It seems that there is a day, a week or a month for almost everything these days. October is Breast Cancer Awareness Month in Canada and the US. October 1 was International Day of Older Persons as well as World Vegetarian Day. Tomorrow is World Teachers’ Day. Though some of these are well publicized, most come and go unnoticed by the majority of us. I wouldn’t have known that this was Banned Books Week had my online friend, Sarah, who is both a librarian and originator of the Awesomeday movement, not mentioned it on Facebook today.
As an avid reader, that definitely caught my attention and I began to do a bit of digging. I was absolutely astonished at what I discovered! Though the practice of governments banning books in Canada and the United States is a thing of the past and there are no books currently banned by either country, specific titles are frequently challenged and sometimes banned by individual school jurisdictions and public libraries.
I was flabbergasted by the books that have been challenged and in some cases, banned. Here are just a few that are considered controversial and are often banned in American schools:
Pulitzer Prize winning To Kill a Mockingbird by Harper Lee which addresses issues of class, courage, compassion and gender roles in the American South during the Great Depression has been challenged over the years for its use of profanity and racial slurs. Thankfully, not everyone agrees. In fact, in 2006, British librarians ranked the book ahead of the Bible as one “every adult should read before they die”.
Mark Twain’s Adventures of Huckleberry Finn, another American classic, is one of the most frequently banned books in American schools because Twain used the word “nigger” throughout. Surely teachers of American literature can be trusted to explain the reason behind the word; that Twain was trying to reveal the plight of the slave in America and that he was using the vernacular of the time.
Lord of the Flies by Nobel Prize winning author, William Golding, tells the story of a group of British schoolboys stranded on an uninhabited island who try to govern themselves with disastrous results. In 2005, the novel was chosen by Time magazine as one of the 100 best English language novels published between 1923 and 2005 but it is often criticized and in many cases banned from schools because of its use of profanity, sexuality, racial slurs and violence. It is perhaps the book I remember most vividly from high school English class more than 40 years ago. It’s not a pleasant read but do we learn and grow if we read nothing but entertaining fluff?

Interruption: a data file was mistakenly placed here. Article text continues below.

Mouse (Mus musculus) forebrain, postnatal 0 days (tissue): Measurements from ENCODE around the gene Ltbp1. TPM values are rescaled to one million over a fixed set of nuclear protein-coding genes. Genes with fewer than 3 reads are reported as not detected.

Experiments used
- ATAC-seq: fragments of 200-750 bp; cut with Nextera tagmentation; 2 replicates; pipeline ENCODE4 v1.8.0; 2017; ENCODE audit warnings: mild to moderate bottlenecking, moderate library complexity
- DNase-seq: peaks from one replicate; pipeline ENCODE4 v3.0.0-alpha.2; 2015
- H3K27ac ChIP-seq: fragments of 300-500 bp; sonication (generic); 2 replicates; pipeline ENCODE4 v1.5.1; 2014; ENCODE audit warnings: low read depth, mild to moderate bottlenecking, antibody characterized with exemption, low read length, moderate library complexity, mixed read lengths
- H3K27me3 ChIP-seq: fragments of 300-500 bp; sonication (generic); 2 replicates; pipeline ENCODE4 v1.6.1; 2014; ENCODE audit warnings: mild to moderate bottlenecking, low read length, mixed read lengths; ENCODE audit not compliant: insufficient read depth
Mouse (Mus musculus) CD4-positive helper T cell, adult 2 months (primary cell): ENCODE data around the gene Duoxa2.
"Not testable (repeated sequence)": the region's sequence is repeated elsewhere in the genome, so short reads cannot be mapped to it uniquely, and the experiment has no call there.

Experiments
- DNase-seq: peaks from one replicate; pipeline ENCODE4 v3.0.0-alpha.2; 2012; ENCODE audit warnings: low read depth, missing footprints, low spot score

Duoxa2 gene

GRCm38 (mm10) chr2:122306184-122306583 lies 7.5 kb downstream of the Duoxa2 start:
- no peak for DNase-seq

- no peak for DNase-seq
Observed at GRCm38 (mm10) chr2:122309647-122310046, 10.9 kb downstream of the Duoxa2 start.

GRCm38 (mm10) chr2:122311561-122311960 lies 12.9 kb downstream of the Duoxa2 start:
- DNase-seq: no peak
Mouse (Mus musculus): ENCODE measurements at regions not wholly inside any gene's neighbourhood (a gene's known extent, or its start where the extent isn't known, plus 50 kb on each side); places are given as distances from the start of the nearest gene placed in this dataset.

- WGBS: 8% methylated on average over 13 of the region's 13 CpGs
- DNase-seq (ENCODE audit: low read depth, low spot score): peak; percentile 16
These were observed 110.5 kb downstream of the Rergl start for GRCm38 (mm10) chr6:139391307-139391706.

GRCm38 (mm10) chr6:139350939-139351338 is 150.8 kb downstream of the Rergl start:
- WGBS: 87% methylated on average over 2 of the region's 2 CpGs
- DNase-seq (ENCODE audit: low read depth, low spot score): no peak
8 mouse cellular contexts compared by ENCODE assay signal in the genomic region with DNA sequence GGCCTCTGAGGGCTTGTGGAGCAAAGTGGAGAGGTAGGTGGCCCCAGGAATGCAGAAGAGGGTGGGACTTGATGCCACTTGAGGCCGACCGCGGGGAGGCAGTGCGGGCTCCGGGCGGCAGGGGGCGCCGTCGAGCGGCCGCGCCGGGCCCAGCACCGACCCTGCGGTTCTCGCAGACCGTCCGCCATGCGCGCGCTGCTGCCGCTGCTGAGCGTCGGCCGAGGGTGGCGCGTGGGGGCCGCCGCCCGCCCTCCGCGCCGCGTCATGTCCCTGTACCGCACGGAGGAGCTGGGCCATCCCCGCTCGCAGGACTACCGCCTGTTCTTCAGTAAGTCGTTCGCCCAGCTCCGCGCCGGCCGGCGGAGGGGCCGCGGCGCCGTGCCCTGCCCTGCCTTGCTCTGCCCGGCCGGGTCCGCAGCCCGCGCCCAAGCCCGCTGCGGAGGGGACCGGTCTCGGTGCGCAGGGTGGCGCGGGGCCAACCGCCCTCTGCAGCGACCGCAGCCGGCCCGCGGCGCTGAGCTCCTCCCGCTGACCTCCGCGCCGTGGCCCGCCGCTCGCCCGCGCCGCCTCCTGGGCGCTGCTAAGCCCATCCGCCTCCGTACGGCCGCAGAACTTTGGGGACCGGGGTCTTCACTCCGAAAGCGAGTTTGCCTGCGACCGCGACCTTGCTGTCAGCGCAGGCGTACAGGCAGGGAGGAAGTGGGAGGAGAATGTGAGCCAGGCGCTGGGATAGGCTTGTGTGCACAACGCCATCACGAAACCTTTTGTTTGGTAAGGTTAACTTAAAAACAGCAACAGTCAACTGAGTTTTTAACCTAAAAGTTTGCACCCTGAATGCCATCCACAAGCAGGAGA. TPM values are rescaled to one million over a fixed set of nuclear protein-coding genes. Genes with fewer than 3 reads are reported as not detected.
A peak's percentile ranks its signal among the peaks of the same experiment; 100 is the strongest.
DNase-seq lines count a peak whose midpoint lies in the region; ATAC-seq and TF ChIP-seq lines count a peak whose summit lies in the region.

The Diary of a Young Girl by Anne Frank, the ever-hopeful true story of a young teenager who eventually died in the Holocaust has been banned for being “too depressing”. Unbelievable!
I was perhaps most shocked to find Katherine Paterson’s novel, Bridge to Terabithia, on several lists of most commonly challenged and banned books! As a teacher, I had absolutely no qualms about reading this beautiful book about two lonely children who create a magical forest kingdom to my upper elementary school students year after year. The inspiration for the book, in which one of the main characters dies, came from a tragic event in the author’s own experience when a close friend of her son’s was struck by lightning and died. Death is a reality, even for children, and this book handles it exquisitely.
I could go on and on about books that have been banned from schools but I literally had to laugh out loud over a few of the children’s books that have at one time or another been challenged or banned from public libraries. Librarians must roll their eyes at some of the criticisms parents bring forth!
Believe it or not, in at least one location, the first Where’s Waldo book was banned because in one of the drawings a beach is shown where a woman lying on the sand has part of a breast exposed! This in a nation where pornographic magazines are readily available on news stands! Imagine someone poring over the thousands and thousands of tiny characters featured in a Waldo book and singling out this one “offensive” character! I would have needed a magnifying glass to see her!
Then there’s I Have to Go! by beloved children’s writer, Robert Munsch. What parent hasn’t bundled a tiny tot into a snowsuit or a car seat with a five point harness only to have them announce almost immediately, “I have to go PEE!” If that’s offensive, we might as well ban Thomas’ Snowsuit too. After all, aren’t the teacher and the principal cross-dressers?
I can’t even begin to imagine why anyone would object to Al Perkin’s Hand, Hand, Fingers, Thumb! The story line is a little thin (okay, non-existent) but young children love the madcap band of dancing, prancing monkeys and the book’s rhythmic cadence. I think I might still have a copy of it in the bookshelf in the basement.
Certainly it is the responsibility of every parent to be aware of what their children are reading and in some cases, even to limit those choices. There are books that I’d rather not see on a library shelf and books that I choose not to read. There are books that probably aren’t worth the paper they’re printed on or the time and brain cells required to read them but, as honorary chairman of this year’s Banned Book Week, Bill Moyers, has been quoted as saying, “censorship is an enemy of the truth”. The more widely read we are, the better we will know and understand the world we live in and the people we share this planet with.